Three Reasons that Timeshares Are a Bad Choice for Consumers

Yellow Caution Sign with Money Pit on it Isolated on White Background.

 

If we could share the stories of hundreds of disappointed owners who have regretted their purchase, and found themselves trapped in a timeshare contract, it would help others understand that the industry is full of buyers who wish they had never signed on the dotted line because they feel like timeshares are a bad choice.  Owners that are looking to understand their situation better, can review thousands of complaints online from other owners, who have found themselves in the exact same situation.

In fact, they have such a terrible reputation and low consumer satisfaction rating, that many buyers who simply want to cancel their timeshare contract criticize themselves for not ‘knowing better’ or for the red tape that exiting the obligation presents.  Our team of counselors knows that the psychology behind high-pressure timeshare sales is effective; it’s not your fault for accepting the information that was provided to you at the time of the sale.  It’s meant to be attractive to consumers; in fact, the marketing and sales pitch from a timeshare company is engineered to be almost impossible to refuse.

That is deliberate.  And that is how they sell so many every year, despite changes in the economy and in consumer financial burden.  They make a fortune convincing you that it is a “wise investment”, and that your time is “easy to sell” should you change your mind.  Some companies are very good at convincing you that your contract will be worth more in time, and that you will actually profit on your “investment” when it comes time to sell.   If that is the case, why are there so many timeshare owners figuratively giving their timeshares away, simply to end the financial obligation of owning one?

With very extraneously few exceptions, the only person that makes money on a timeshare is the developer who sold it to you.  We share three reasons that timeshare properties are a bad choice for consumers.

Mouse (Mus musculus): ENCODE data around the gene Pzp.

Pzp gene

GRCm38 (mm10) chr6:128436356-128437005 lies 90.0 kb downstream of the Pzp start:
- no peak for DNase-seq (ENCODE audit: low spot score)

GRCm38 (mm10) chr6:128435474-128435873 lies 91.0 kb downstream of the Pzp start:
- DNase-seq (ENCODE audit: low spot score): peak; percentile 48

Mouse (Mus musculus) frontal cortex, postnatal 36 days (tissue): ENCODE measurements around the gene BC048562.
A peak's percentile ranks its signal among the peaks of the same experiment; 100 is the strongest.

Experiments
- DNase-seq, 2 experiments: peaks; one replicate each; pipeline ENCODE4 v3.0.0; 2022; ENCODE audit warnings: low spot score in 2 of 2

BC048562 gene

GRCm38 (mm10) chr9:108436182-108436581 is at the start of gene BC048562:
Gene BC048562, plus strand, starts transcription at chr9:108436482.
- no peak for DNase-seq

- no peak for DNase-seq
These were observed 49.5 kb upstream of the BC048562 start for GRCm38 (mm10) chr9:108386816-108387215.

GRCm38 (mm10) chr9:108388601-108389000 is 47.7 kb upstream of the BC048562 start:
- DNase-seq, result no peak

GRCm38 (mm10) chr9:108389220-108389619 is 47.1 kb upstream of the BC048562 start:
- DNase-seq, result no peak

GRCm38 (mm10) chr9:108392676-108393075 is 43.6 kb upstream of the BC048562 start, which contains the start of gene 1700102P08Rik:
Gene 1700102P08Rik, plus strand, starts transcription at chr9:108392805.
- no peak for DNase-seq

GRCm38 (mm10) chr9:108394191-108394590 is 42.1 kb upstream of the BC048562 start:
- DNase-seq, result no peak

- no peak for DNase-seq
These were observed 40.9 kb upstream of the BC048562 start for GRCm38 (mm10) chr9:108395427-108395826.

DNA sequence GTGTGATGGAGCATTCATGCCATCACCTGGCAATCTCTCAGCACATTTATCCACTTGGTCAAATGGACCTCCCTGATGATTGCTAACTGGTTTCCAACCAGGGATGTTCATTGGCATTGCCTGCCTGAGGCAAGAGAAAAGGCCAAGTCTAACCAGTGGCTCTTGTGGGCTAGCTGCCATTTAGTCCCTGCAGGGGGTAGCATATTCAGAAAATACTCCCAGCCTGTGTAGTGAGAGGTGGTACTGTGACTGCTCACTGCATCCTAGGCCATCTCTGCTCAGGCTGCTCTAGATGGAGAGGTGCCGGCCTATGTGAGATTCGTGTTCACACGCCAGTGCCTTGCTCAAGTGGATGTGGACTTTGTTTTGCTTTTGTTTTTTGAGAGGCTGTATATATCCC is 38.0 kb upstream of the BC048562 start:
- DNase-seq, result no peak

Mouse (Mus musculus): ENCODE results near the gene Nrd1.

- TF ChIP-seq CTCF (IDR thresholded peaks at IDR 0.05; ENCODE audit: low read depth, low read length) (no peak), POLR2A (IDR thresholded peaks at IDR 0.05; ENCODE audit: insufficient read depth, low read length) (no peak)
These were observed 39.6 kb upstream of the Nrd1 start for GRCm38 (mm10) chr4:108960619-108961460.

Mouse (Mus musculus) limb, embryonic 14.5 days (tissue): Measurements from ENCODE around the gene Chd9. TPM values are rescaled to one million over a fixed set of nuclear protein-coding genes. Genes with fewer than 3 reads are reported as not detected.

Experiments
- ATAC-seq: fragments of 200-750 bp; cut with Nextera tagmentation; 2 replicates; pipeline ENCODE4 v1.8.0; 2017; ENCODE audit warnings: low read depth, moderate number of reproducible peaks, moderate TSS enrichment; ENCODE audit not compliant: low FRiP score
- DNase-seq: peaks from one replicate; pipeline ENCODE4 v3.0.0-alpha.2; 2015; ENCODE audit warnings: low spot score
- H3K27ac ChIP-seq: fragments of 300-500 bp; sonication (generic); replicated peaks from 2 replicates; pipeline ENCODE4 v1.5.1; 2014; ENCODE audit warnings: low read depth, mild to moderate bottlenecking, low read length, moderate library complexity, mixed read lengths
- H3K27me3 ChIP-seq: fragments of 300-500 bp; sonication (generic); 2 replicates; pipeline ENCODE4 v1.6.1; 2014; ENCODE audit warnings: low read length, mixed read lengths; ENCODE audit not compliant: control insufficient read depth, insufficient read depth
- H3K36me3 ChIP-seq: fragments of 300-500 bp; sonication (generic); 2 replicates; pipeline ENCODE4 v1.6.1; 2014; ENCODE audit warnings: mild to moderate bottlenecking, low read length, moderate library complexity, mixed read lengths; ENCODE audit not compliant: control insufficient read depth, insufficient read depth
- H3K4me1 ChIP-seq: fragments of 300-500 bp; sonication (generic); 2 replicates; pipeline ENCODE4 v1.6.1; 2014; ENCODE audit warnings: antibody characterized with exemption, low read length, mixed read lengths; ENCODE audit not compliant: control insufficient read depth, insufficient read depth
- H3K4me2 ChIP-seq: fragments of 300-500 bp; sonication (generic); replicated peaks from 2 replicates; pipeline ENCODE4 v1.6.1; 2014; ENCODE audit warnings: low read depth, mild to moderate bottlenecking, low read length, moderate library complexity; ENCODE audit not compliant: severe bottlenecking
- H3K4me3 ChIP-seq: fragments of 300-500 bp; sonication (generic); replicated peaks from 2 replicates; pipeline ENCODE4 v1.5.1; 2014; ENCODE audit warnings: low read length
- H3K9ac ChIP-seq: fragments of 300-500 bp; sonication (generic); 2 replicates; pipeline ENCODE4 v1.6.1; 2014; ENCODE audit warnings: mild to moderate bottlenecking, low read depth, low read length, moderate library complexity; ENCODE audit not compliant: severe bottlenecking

1. Timeshares Are Expensive

When you buy a timeshare, there can be a low, very lucrative and appealing minimum monthly cost. It is designed that way to lure in consumers with a perception of affordability.  When you look at the introductory maintenance and membership fees, it’s difficult to imagine that those fees can double or even triple in less than five years, depending on the nature of your contract.  You may be using your timeshare once or twice per year, but the bills arrive every month, and it can be distressing to see those fees continue to rise.

  1. Timeshares Are Hard to Sell

Because smart consumers always ask about selling their timeshare, should they want to cancel their timeshare contract, developers position the resale market as being a strong one.  If the resort is popular, your likelihood of reselling your timeshare is moderate at best.  If the resort is an older one, in a lower demand vacation area, your chances of selling are marginally low.  Why do companies mislead consumers?  They want you to think that there is an easy way out of your contract, when in fact, the property appeals to few consumers.  In the age of Airbnb, why would you go to the same vacation spot every year, when you could rent for a week or two in a different locale every time?  The practicality of paying monthly fees is a hard sell (when you are not bribing it with a free dinner or airfare).

  1. Timeshares Do Not Retain Value

Unless you have purchased a timeshare in an elite, super luxurious resort community that has a track record of increasing vacation demand, you should not expect your timeshare to ever retain its value.  In fact, the minute you walk out the door of your vacation property marketing presentation, your timeshare has already depreciated by approximately 50% or more.   At any given point, there are not hundreds but thousands of properties available on the resale market; a buyer’s dream, but a seller’s nightmare.

 

If you know someone who is considering the purchase of a timeshare, we recommend consulting with a financial adviser or legal counsel to review the terms of the contract before buying.  Know your rights and your obligations before you make a long-term commitment to prepaid vacation time at the same resort, year after year.  Statistically, very few new timeshare owners retain their properties beyond ten years, and when you consider the cost of monthly fees, there are better ways your family could spend their vacation budget.

Get the facts from the Federal Trade Commission (FTC) on timeshare ownership.  If you are ready to take steps to cancel your contract, call us for a free consultation.  Protect your credit and exit your timeshare contract for good.